One of the reasons for optimism is that people are not the only creatures that can create without use. For example, a chimpanzee can draw for the sake of pleasure. At the exhibition in Okinawa were shown the drawings of five chimpanzees and bonobos belonging to Kyoto University professor Tetsuro Matsuzawa, and all of them are classified in the fourth category, as if reminding us that in this world, pure creativity without human participation is possible. If animals drew for bananas, they would not be included in this category, because then the art would not be created for the sake of an end in itself.
For AI to catch up with chimpanzees, they need to overcome two steps. First, AI must learn to set their own goals. The goals of modern AI are determined by people who write code evaluating how well or badly the algorithm works. The first object of machine art, which can be introduced into the fourth category, will require its own evaluation functions.
This is not only possible, but has already been achieved. In fact, if you visited the exhibition in Okinawa, you would see it with your own eyes. Kenji Doya, professor of the neural computing unit at OIST and his team, conducted an experiment called "Can robots find their own goals?" They put a collection of robots made from smartphones on the wheels. Robots could roam freely, find their own places for charging and exchange programs, scanning other people's QR codes. Charging was the analogue of a meal, and the exchange of programs is an analogue of reproduction. Robots that did not charge, stopped working, and those that did not exchange programs, did not transfer their "DNA" to the next generation. Over time, the robots began to define their own goals: some stopped charging to pursue other robots, for example. This behavior was not programmed. These results convinced Doya that robots can set their own goals.
When AI starts to create high art, can we understand this?
The second step, which is necessary for AI to create, is to develop secondary goals – which exist only to serve primary goals – in the primary goals themselves. Suppose, for example, that the primary goal of an organism or machine is reproduction. Sex – one of the methods of reproduction, so sex will be a sub-goal. To have sex, you need to attract a partner, and this will be a sub-goal. To attract a partner, you need to be cute, and this will be a sub-podportsellyu and so on. But in people, the sex and beauty of the partner in themselves have become valuable. As sex for sex has become valuable, so art for art's sake. When the AI determines its own goals, and then begins to pursue them at its own discretion, it will be on the path to creating its own high creativity.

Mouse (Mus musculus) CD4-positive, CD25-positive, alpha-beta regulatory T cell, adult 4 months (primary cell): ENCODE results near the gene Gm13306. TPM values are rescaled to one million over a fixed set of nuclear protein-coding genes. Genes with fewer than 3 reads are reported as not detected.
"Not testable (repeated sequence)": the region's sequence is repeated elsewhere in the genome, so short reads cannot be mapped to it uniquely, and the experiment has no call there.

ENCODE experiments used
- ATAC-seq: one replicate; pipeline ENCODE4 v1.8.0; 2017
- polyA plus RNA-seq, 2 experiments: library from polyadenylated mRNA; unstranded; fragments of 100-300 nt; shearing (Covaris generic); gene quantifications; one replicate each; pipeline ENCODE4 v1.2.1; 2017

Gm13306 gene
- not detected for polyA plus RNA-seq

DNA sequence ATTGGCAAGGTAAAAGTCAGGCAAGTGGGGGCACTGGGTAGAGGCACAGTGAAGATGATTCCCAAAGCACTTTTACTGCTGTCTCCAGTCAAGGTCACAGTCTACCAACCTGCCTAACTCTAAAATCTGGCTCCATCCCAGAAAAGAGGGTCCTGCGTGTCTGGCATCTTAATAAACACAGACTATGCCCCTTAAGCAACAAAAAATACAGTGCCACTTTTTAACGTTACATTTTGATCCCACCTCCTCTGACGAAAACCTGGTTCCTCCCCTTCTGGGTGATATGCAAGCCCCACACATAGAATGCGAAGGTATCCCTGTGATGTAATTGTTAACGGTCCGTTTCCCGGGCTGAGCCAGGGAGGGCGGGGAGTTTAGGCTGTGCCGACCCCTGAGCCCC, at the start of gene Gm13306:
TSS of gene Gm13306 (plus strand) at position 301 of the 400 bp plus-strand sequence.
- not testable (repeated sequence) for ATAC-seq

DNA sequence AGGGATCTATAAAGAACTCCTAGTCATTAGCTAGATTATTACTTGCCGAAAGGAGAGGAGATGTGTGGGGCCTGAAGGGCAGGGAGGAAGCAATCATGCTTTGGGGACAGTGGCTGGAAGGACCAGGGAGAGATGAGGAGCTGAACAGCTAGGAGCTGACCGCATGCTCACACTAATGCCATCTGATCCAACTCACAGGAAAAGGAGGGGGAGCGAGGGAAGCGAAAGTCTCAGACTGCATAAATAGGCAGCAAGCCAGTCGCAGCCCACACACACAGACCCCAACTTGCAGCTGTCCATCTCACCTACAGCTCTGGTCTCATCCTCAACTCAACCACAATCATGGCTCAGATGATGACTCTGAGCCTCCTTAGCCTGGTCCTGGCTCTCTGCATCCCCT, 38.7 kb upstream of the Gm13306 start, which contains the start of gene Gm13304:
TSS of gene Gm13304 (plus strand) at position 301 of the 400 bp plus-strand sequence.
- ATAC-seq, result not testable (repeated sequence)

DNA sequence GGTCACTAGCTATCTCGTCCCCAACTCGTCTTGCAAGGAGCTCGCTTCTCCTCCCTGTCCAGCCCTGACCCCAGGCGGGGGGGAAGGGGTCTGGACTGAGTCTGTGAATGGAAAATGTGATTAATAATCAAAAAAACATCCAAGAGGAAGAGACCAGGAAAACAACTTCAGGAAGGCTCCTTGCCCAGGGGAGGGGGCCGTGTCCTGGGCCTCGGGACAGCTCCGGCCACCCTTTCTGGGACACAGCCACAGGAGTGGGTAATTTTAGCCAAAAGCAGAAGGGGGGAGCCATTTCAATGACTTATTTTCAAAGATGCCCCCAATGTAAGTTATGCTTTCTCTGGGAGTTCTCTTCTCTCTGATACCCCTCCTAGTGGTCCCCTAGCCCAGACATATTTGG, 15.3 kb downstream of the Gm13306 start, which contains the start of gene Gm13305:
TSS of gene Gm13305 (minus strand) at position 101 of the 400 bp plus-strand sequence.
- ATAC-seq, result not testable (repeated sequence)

How do we know that AI has become a real artist? We can teach AI our own art history to encourage the creation of an output that we will learn and understand. On the other hand, untrained AI will most likely create something completely original or even unrecognizable.
Real creativity for AI will be simultaneously painfully boring and very stimulating, and actually so will progress be seen. Beauty, in the end, can not be quantified, and the search for the definition of aesthetics itself moves art forward. The implementation of AI will bring new dimensions to these issues. And then comes the triumph of materialism, which further destroys the special specificity of the human race and reveals a world in which there is no secret or God in which people are simply machines. If so, we will see a new generation of artists, and with them the new Eiffel Tower beyond our wildest imagination.